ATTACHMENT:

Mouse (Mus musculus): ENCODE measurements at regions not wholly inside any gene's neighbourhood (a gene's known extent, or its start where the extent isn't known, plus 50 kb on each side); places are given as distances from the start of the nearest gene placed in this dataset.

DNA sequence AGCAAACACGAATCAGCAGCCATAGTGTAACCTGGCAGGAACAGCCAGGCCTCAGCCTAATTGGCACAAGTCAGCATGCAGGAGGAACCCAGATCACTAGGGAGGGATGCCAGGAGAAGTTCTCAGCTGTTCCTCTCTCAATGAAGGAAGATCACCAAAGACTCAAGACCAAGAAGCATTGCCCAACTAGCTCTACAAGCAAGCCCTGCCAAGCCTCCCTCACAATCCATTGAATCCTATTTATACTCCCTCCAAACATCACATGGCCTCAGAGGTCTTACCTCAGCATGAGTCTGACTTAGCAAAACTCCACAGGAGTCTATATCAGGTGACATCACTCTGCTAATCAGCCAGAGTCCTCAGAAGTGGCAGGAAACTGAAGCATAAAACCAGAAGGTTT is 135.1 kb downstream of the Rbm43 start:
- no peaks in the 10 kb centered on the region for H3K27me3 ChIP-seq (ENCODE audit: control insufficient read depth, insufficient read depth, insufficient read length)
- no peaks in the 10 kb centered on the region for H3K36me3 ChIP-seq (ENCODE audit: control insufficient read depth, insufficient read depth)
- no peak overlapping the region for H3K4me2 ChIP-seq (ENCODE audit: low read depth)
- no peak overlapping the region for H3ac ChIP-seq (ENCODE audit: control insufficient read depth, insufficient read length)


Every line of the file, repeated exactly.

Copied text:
Mouse (Mus musculus): ENCODE measurements at regions not wholly inside any gene's neighbourhood (a gene's known extent, or its start where the extent isn't known, plus 50 kb on each side); places are given as distances from the start of the nearest gene placed in this dataset.

DNA sequence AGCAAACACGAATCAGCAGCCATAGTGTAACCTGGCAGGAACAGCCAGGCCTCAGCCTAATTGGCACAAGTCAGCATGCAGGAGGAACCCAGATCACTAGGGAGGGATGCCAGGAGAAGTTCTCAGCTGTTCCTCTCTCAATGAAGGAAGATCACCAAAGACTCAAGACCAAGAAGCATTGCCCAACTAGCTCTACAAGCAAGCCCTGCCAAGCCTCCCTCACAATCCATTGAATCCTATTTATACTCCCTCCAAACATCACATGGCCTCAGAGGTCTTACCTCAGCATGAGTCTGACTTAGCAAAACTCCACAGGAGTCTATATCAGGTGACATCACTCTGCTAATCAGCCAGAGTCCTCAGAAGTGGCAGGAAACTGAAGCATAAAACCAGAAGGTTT is 135.1 kb downstream of the Rbm43 start:
- no peaks in the 10 kb centered on the region for H3K27me3 ChIP-seq (ENCODE audit: control insufficient read depth, insufficient read depth, insufficient read length)
- no peaks in the 10 kb centered on the region for H3K36me3 ChIP-seq (ENCODE audit: control insufficient read depth, insufficient read depth)
- no peak overlapping the region for H3K4me2 ChIP-seq (ENCODE audit: low read depth)
- no peak overlapping the region for H3ac ChIP-seq (ENCODE audit: control insufficient read depth, insufficient read length)